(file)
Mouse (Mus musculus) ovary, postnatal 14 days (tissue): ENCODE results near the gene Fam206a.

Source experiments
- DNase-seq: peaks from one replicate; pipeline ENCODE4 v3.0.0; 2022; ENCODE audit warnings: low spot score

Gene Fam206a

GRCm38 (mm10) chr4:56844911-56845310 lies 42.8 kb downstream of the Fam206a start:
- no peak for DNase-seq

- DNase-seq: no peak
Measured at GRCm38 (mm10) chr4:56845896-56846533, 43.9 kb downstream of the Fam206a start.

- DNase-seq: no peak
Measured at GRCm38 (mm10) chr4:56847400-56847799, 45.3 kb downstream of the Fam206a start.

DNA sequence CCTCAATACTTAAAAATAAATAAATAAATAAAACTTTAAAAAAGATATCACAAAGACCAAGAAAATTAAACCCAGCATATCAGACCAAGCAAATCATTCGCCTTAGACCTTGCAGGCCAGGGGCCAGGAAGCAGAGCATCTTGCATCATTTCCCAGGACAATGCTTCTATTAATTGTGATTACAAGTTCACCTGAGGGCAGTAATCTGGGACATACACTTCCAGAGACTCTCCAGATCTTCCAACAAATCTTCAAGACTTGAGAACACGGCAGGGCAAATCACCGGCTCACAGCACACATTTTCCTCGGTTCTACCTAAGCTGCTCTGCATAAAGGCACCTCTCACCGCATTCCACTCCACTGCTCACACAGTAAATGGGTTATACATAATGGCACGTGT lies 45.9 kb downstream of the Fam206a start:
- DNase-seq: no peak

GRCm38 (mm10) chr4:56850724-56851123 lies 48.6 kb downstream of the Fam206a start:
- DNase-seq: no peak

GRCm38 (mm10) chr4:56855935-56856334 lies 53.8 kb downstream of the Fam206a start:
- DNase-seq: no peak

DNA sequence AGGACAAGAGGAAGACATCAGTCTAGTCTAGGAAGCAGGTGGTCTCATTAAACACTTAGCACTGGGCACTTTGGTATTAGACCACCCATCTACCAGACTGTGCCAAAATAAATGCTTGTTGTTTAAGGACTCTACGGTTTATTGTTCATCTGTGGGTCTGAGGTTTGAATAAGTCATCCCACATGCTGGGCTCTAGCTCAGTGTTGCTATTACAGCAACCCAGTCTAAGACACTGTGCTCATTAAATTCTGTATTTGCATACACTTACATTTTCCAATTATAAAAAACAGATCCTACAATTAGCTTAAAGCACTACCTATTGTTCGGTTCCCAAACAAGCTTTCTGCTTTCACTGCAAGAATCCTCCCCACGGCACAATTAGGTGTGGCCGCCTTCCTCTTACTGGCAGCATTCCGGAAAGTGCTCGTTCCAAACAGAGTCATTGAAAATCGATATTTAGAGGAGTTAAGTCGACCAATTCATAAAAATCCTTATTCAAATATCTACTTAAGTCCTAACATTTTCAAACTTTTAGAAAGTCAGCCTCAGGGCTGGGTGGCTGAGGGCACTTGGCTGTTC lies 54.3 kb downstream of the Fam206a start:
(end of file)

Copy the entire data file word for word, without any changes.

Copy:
Mouse (Mus musculus) ovary, postnatal 14 days (tissue): ENCODE results near the gene Fam206a.

Source experiments
- DNase-seq: peaks from one replicate; pipeline ENCODE4 v3.0.0; 2022; ENCODE audit warnings: low spot score

Gene Fam206a

GRCm38 (mm10) chr4:56844911-56845310 lies 42.8 kb downstream of the Fam206a start:
- no peak for DNase-seq

- DNase-seq: no peak
Measured at GRCm38 (mm10) chr4:56845896-56846533, 43.9 kb downstream of the Fam206a start.

- DNase-seq: no peak
Measured at GRCm38 (mm10) chr4:56847400-56847799, 45.3 kb downstream of the Fam206a start.

DNA sequence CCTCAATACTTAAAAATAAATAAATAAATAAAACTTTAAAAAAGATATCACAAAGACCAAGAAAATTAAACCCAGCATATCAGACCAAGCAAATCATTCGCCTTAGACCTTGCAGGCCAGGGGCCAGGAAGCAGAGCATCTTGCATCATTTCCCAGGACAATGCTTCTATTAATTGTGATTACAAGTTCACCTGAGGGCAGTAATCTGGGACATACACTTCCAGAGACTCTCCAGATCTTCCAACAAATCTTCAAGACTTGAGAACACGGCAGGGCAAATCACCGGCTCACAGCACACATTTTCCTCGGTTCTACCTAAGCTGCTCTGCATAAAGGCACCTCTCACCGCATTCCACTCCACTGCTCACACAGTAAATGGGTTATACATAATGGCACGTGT lies 45.9 kb downstream of the Fam206a start:
- DNase-seq: no peak

GRCm38 (mm10) chr4:56850724-56851123 lies 48.6 kb downstream of the Fam206a start:
- DNase-seq: no peak

GRCm38 (mm10) chr4:56855935-56856334 lies 53.8 kb downstream of the Fam206a start:
- DNase-seq: no peak

DNA sequence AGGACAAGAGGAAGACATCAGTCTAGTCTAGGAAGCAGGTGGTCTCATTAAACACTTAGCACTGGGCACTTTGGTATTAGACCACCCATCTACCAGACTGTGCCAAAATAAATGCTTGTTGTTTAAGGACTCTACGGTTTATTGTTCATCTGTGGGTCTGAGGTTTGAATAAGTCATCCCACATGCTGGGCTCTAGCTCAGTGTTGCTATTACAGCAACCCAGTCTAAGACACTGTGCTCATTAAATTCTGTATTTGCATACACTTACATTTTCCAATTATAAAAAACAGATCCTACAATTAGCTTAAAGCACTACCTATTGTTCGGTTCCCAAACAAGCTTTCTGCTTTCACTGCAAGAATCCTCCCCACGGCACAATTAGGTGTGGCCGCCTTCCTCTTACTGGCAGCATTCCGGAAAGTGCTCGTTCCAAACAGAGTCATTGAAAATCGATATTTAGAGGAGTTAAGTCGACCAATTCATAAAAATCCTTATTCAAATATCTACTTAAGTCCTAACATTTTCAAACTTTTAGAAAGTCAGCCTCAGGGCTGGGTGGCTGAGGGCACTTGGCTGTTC lies 54.3 kb downstream of the Fam206a start: